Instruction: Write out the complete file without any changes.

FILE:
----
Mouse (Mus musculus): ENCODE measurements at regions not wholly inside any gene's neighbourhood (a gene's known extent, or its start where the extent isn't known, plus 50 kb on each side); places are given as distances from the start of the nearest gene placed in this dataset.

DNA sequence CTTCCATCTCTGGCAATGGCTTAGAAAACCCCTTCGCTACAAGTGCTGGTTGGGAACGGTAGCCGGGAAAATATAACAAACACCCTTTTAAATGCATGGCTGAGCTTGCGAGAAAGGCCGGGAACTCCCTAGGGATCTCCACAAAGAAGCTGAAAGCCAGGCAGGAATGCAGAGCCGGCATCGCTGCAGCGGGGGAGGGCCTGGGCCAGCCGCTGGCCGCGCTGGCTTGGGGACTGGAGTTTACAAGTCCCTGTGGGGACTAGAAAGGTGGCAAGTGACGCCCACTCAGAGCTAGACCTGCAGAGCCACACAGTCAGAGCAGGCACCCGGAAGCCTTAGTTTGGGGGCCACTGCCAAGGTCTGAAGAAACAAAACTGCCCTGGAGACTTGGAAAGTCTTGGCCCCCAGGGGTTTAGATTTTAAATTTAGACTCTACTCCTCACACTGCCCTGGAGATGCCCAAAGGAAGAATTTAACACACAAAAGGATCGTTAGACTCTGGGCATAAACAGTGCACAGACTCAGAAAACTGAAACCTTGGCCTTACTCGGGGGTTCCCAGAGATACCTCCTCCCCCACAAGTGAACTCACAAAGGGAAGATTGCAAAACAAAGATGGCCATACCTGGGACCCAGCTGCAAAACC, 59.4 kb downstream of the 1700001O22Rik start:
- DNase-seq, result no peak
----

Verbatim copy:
Mouse (Mus musculus): ENCODE measurements at regions not wholly inside any gene's neighbourhood (a gene's known extent, or its start where the extent isn't known, plus 50 kb on each side); places are given as distances from the start of the nearest gene placed in this dataset.

DNA sequence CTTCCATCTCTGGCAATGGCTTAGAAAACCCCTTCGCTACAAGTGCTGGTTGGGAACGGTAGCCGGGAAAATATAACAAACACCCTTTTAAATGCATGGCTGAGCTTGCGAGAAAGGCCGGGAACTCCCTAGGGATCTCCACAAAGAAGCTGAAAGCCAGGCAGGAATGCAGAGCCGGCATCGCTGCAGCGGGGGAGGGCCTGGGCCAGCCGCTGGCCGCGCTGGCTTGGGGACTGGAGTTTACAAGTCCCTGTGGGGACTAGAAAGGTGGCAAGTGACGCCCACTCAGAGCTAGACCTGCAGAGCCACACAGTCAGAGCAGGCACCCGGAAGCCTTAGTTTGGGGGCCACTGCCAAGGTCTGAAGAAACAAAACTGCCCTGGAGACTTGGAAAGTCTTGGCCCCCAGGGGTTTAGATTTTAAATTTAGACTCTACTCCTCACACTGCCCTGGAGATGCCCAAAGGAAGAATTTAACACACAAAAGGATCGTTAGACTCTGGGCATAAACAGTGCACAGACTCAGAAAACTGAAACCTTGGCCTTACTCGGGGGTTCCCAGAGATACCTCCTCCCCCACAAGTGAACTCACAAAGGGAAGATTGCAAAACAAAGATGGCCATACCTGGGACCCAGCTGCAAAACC, 59.4 kb downstream of the 1700001O22Rik start:
- DNase-seq, result no peak